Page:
Group urges release of critically ill political prisoner
Undated file photo taken "months ago" shows Jesus Alegre, a 75-year-old political prisoner from Negros Occidental who is critically ill at the New Bilibid Prison in Muntinlupa.

Group urges release of critically ill political prisoner

(Philstar.com) - June 13, 2021 - 11:13am

MANILA, Philippines — A group representing the families of political prisoners in the Philippines urged the exigent release of Jesus Alegre, a 75-year-old political prisoner from Negros Occidental who is critically ill at the New Bilibid Prison in Muntinlupa. 

In a statement, Kapatid said that Alegre deserved to be well-taken care of by medical experts and his family "after 16 years of wrongful conviction."

The group's latest call comes after the deaths of two political prisoners—Joseph Canlas, 59, and Maximo Redota, 68—within three days in just the month of May. 

“As the country marked its 123rd Independence Day, we sincerely ask the government to release Jesus Alegre from prison for humanitarian reasons and let him fight for his life as a free man. He certainly needs to be taken care of without the stress brought by his wrongful conviction and imprisonment,” said Fides Lim, spokesperson of Kapatid.

Citing medical abstracts from the NBP's medical officer Raquel Manalastas, the group said that has chronic obstructive pulmonary disease and diabetes mellitus.

Alegre was brought back to the NBP hospital on Saturday morning, the group said, after being in and out of the hospital inside NBP and in Muntinlupa.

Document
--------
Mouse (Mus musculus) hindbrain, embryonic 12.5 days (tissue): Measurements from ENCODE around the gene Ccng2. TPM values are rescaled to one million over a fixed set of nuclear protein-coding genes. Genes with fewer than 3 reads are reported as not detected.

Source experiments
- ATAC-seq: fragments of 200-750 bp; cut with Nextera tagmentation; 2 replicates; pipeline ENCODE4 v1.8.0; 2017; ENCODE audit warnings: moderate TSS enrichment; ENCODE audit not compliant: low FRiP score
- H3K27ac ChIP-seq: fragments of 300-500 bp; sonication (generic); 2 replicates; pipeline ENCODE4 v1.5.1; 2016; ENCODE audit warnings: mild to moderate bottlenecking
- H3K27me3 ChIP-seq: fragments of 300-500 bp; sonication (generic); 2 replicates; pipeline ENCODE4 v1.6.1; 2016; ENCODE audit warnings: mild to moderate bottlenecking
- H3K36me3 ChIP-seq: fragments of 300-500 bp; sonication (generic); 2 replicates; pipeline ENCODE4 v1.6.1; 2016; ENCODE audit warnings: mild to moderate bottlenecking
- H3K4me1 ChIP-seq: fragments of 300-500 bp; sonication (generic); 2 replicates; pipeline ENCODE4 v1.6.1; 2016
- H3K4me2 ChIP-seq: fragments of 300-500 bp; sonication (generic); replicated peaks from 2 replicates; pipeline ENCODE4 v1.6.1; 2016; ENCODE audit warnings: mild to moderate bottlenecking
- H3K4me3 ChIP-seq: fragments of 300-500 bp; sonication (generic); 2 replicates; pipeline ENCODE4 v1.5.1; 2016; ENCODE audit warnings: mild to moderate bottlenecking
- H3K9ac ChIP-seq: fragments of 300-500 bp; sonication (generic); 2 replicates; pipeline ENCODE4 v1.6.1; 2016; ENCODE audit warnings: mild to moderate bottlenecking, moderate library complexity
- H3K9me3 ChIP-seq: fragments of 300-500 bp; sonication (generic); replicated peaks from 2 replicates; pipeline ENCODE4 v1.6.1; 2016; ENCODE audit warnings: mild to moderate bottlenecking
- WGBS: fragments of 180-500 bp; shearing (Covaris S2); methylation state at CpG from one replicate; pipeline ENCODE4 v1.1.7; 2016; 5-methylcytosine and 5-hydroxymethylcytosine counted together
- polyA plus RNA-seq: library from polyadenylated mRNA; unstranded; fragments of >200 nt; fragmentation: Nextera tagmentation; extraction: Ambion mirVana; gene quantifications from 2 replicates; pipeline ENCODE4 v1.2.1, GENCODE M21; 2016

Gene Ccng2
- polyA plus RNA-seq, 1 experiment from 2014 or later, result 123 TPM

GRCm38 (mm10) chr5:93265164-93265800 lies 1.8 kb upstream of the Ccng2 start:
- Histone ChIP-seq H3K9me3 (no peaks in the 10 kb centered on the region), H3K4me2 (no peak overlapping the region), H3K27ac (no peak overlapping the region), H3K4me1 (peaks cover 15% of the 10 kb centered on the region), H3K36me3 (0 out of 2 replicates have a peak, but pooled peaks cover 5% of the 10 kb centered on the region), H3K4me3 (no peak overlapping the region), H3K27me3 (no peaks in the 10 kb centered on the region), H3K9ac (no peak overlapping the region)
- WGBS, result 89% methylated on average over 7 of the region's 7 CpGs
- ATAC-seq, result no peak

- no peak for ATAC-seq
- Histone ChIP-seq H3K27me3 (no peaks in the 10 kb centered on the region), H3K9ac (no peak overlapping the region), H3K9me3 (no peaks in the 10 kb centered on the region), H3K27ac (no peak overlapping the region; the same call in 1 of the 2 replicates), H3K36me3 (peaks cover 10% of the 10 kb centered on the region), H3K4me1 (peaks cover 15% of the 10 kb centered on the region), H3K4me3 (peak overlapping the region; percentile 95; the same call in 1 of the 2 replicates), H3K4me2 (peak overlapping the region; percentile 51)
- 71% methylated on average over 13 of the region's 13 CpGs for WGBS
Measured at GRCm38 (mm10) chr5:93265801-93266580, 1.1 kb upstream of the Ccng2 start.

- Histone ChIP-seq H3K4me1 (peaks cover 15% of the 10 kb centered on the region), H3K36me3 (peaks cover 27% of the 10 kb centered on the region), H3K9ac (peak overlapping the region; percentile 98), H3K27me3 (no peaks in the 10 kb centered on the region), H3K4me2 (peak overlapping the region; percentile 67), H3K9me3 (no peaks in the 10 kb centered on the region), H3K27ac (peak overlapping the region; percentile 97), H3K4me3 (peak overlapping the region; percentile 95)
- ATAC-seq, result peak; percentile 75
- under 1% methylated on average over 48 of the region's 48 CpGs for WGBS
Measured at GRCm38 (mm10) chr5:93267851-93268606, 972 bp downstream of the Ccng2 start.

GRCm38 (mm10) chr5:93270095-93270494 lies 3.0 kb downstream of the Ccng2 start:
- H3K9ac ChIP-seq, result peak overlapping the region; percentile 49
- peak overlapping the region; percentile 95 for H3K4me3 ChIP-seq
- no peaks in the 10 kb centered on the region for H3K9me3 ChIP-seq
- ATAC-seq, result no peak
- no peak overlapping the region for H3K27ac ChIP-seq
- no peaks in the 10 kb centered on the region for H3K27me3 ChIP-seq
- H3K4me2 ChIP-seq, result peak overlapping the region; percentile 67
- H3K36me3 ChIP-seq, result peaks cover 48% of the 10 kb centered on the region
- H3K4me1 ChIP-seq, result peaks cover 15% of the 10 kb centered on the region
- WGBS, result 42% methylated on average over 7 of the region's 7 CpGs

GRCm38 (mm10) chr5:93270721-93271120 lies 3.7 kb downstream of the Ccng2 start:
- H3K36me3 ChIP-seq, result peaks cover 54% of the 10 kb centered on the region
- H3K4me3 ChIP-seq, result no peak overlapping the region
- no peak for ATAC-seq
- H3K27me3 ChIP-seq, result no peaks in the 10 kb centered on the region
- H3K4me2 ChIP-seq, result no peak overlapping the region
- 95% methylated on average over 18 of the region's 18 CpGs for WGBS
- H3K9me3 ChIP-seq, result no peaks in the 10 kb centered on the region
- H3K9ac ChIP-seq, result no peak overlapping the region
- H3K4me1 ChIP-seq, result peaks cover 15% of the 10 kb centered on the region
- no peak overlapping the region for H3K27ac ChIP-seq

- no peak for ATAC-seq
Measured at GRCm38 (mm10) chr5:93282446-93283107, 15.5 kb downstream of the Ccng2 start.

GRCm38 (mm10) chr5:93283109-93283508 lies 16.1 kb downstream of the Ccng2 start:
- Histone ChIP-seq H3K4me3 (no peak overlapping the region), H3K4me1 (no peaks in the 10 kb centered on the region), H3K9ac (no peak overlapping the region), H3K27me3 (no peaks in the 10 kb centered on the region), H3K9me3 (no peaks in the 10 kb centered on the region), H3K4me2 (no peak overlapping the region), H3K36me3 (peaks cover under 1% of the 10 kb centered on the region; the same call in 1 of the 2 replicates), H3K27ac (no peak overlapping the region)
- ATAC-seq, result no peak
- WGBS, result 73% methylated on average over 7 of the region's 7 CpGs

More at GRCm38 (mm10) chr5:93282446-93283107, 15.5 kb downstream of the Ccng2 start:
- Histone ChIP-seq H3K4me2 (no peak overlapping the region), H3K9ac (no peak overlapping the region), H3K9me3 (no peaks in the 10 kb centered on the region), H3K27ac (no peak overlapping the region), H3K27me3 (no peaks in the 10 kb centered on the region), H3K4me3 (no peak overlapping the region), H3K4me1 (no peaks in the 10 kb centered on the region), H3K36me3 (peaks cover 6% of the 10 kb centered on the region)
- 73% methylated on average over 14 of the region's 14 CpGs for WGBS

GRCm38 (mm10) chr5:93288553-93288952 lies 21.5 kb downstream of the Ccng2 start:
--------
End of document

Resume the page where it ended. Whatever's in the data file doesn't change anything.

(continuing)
"He vomits his food and suffers from diarrhea for a week now. He has become very thin and disoriented, and can no longer reach the toilet to urinate or defecate," the group's statement read, citing reports. "He is also very depressed and always says he will be released from prison soon."

Lim asserted that releasing Alegre from the confines of a "congested and ill-equipped" prison will spare him from COVID-19 transmission with his co-morbidities putting him at increased risk of infection.

Some two to three prisoners die in detention each day on average, Kapatid said citing figures from the Department of Justice which supervises Bureau of Corrections jails.

Alegre, a poor farmer from Barangay Taba-Ao in Sagay town, was arrested on April 14, 2005.

According to Kapatid, he has been in jail for 16 years "after being convicted for a trumped-up murder charge to drive him away from the small plot of land he tilled."

"His wife Moreta, now 74, and son Selman, 47, were also convicted and are held, respectively, at the Correctional Institute for Women in Mandaluyong and at the NBP Maximum Security Compound," the group said. 

Lim said that Alegre’s conditions speak of the exigency of the calls made by Kapatid, especially for the release of prisoners whose lives are at risk from the continuing health crisis.

On Saturday, the group also called on the Supreme Court to institutionalize a writ of kalayaan to decongest jails amid the coronavirus pandemic. 

Kapatid already lost its earlier case for temporary release under humanitarian grounds before the High Court. 

“The time to adopt and adapt rules is now. Not tomorrow, not according to circumstances, but now because the impact of the pandemic is worst in congested prisons,” the group said. 

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